A Very Pleasaunt & Fruitful Diologe Called the Epicure eBook

This eBook from the Gutenberg Project consists of approximately 41 pages of information about A Very Pleasaunt & Fruitful Diologe Called the Epicure.
swete musike or harmonie, that any honest hart exceadinglye woulde reioyce in the sight therof.  Verely, your grace thinketh plainly all time lost, that is not bestowed vpon learnyng, which is a verie rare thyng in anye childe, and rarest of all in a Prince.  Thus youre noblenes, rather desireth vertue and ||A.iii.|| learning the most surest and excellent treasures, which farre surmounte all worldly ryches, then anye vanities or trifles.  Nowe youre grace prepareth for the holsome and pleasaunt foode of the mynde.  Now you seke for that whiche you shal fynd most surest helper and faythfulst councellour in all your affaires.  Now your magnificet mynde studieth that, whiche all Englyshe menne with meke and humile heartes shuld desire god to endue your grace with all.  Now with diligent labour you searche for a thyng, as one most myndeful of this saiyng:  Happy is that realme that hath a lerned Prince.  Nowe you trauaile for that, whiche conquereth, and kepeth doune all greuous tourmentes & outragious affections of the mynde, too the furderaunce of good liuyng, and maintenauce of vertue, I meane holsome erudition and learnyng.  Many Heathen Princes forsoth, are highly magnified with most ample prayses, which gaue them selues too the study of Philosophie, or knowledge of tongues, for their owne commoditie, and || especially for the weale of their subiectes.  Who is nowe more celebrated and worthelier extolled then Mithridates? that noble kyng of Pont and Bithinia, which, (as Aulus Gellius writeth) vnderstoode so perfitly the languages of .xxii. sondrye countries that were vnder his dominio, that he neuer vsed any interpretour too answer his subiectes, but spake their laguages so finelye, as thoughe he had been of the same coutrie.  Ageyn, that honorable manne Quintus Ennius saied:  that he had .iii. heartes, because he coulde speake Greke, Italian, and Latin.  Yea, and breuely, the most famaus writers, as well the Heathen, as the Christien, with an vniuersall consent, playnly affirme:  Whan thei had weied the nature and condicio of the purest thinges vnder heauen, thei sawe nothyng faire, or of any pryce, or that ought too be accopted ours, but onely vertue and learning.  Euen now too acknowledge that same, it is yeoue you from aboue, for your grace delecteth in nothyng more then too bee occupied in the holye Byble:  wherin, ||A.iiii.|| you beginne too sauer & smelle furth the treasure of wisedome, knowledge and fulnes of the deuyne power, that is a studie most conuenient for euery Christien Prince, that kynd of studye cannot haue sufficient laude and commendation.  Whose Princely heart forsoth, is raueshed on suche a godlie and vertuous studie, it can neuer haue condigne and worthie praises, but deserueth alwaies too bee had in great price, estimation, and honour.  Who dooeth not know? that Prince which is yeouen vnto the scriptures of God and with a stoute stomake and valiat heart, both searcheth furth and also defendeth ye true doctrine of the Gospell, too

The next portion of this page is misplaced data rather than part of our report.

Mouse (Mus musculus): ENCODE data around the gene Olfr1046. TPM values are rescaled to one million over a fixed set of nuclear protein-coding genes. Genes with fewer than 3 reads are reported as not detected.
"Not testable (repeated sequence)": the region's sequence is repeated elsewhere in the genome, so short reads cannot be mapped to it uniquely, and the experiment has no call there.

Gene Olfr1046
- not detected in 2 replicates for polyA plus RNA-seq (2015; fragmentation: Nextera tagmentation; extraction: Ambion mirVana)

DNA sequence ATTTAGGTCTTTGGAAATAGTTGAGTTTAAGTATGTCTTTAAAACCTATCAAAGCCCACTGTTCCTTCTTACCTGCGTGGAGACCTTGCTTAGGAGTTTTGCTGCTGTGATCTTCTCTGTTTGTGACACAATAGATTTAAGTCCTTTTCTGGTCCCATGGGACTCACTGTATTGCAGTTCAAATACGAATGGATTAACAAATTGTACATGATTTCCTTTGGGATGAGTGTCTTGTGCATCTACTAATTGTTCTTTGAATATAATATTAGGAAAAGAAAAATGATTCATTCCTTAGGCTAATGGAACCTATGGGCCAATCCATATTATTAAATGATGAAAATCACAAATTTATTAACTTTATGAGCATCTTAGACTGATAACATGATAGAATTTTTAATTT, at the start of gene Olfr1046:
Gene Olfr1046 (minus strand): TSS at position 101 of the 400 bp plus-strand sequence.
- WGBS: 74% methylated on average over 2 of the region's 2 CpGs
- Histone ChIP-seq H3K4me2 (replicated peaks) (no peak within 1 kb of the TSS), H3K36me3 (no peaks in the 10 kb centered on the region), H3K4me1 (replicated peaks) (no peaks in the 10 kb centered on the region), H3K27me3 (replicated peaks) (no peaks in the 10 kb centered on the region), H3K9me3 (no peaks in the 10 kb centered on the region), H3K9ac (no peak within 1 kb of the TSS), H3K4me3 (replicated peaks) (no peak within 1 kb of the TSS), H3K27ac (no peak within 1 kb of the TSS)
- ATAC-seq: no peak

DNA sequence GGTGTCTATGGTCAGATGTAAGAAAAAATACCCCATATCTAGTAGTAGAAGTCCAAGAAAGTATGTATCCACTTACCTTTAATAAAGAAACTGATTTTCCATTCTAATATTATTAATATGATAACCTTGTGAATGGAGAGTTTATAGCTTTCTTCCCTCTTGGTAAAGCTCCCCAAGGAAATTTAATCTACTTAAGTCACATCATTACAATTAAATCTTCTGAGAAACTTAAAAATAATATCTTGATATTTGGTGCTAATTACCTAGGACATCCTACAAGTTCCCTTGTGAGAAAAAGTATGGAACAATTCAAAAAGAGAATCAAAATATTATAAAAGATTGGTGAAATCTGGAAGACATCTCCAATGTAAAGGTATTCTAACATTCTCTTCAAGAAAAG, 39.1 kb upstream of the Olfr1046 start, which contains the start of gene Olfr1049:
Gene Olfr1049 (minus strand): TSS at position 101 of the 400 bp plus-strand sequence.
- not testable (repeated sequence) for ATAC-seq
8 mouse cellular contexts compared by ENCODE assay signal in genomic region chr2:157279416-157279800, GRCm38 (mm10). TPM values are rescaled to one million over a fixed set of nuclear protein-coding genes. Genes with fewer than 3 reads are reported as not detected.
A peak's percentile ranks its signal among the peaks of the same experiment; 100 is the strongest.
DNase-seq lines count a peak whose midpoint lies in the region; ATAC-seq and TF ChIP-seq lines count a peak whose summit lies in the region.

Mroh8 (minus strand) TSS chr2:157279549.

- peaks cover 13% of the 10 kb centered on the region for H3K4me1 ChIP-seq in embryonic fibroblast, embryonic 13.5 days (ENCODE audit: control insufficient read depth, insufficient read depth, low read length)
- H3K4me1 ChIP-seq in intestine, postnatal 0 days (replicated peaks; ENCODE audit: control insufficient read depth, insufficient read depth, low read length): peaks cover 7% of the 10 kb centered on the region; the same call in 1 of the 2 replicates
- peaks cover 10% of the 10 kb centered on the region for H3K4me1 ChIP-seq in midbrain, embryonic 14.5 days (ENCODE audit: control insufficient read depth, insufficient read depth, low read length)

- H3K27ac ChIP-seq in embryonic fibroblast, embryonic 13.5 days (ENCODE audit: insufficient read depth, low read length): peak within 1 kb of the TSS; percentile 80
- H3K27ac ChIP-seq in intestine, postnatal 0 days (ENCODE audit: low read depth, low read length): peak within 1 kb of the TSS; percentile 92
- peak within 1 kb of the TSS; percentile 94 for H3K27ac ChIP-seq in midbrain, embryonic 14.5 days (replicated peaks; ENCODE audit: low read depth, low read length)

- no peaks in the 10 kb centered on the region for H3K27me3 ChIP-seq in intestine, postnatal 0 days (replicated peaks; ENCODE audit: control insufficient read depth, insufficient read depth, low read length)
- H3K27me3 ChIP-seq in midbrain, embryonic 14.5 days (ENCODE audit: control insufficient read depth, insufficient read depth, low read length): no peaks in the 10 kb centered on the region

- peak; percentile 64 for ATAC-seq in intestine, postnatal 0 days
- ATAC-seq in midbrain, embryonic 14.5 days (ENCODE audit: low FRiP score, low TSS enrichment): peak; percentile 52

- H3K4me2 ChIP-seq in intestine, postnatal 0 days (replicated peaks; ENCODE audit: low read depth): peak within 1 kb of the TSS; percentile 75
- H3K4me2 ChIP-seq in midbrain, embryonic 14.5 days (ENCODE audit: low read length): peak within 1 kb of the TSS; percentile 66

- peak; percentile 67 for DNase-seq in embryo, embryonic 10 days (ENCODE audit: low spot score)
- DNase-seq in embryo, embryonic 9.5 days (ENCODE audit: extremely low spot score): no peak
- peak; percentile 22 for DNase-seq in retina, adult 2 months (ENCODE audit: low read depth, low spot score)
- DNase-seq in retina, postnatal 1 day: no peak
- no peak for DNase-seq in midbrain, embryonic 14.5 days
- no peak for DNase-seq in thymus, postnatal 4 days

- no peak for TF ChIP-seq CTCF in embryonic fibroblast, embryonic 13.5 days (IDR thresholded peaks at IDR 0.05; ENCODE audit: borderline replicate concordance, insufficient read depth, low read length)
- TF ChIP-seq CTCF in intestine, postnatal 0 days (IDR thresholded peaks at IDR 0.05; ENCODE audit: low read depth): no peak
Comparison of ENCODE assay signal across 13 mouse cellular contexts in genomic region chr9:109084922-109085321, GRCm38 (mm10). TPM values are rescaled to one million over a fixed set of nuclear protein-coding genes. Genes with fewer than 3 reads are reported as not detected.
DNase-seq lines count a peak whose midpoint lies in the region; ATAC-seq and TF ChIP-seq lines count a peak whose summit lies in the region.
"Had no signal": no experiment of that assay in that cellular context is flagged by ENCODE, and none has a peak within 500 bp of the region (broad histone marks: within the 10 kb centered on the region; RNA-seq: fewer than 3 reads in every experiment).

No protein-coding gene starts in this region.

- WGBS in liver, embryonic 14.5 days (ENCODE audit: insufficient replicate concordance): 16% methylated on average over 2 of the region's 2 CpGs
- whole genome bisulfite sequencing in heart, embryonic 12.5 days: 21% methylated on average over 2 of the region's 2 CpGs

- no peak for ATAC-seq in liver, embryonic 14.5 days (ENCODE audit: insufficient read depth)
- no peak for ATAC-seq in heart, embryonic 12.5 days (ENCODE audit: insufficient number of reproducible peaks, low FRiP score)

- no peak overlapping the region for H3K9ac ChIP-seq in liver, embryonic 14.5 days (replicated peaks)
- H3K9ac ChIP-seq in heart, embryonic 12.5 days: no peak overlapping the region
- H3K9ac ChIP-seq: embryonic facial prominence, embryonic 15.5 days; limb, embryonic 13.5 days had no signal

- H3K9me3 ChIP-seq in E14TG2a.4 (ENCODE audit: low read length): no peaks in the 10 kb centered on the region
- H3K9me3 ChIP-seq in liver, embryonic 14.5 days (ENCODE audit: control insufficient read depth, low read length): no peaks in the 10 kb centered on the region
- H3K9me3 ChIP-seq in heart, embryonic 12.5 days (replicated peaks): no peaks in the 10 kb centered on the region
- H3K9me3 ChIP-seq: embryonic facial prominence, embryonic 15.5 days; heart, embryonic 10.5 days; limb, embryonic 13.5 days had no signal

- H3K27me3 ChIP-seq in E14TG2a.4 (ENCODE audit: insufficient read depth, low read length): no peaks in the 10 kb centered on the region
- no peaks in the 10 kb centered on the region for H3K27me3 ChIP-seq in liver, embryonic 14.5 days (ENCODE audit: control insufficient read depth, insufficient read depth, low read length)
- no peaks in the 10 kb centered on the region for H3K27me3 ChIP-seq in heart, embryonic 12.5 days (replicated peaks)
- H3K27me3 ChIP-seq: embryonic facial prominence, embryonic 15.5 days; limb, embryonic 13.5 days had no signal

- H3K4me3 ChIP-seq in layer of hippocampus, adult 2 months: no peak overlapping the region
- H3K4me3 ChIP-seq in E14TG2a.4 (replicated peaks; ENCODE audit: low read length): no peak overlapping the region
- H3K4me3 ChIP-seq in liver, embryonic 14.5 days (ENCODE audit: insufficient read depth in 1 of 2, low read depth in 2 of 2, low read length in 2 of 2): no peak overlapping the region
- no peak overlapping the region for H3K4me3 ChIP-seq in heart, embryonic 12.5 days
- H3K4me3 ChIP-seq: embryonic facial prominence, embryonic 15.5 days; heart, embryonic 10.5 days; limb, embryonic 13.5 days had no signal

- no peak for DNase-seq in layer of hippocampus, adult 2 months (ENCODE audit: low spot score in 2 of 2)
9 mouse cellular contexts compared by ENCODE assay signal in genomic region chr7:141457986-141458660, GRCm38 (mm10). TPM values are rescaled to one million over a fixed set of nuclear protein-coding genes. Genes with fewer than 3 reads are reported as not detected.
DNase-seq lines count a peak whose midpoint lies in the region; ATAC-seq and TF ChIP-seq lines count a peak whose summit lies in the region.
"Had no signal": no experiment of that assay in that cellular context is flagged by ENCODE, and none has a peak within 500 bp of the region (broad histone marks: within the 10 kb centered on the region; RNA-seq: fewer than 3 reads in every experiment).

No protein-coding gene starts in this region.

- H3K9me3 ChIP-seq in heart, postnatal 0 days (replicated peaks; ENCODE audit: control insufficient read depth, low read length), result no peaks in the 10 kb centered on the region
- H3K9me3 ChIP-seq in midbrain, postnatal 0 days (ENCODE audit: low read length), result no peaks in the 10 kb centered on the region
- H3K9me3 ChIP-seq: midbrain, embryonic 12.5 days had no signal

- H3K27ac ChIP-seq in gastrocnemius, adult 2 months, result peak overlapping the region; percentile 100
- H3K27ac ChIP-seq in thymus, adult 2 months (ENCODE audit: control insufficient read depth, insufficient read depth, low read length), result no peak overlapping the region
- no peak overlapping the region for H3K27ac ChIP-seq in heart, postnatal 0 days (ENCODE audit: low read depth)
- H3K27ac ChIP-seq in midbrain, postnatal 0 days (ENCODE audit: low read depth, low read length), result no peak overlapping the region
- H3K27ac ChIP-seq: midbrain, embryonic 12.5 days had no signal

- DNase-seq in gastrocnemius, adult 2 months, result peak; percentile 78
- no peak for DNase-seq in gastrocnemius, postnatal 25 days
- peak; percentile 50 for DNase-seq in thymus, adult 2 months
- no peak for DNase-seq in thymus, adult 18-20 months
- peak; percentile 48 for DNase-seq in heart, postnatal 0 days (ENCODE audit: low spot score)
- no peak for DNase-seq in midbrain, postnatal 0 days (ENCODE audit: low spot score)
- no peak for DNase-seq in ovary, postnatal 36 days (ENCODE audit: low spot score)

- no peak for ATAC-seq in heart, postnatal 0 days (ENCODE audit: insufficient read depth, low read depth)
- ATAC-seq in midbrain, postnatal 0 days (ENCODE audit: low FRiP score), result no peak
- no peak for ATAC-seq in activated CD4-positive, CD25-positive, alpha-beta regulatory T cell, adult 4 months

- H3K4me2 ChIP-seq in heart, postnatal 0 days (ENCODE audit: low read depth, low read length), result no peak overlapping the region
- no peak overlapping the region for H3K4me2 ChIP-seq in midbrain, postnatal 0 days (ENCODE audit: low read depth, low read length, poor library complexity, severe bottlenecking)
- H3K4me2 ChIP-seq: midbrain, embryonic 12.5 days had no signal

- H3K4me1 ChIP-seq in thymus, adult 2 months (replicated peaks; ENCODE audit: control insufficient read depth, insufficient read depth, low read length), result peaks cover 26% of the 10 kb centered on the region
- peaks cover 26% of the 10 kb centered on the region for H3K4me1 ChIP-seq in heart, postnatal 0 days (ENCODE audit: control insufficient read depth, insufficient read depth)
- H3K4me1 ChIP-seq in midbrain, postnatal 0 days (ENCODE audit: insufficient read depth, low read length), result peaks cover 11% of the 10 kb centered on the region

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A Very Pleasaunt & Fruitful Diologe Called the Epicure from Project Gutenberg. Public domain.
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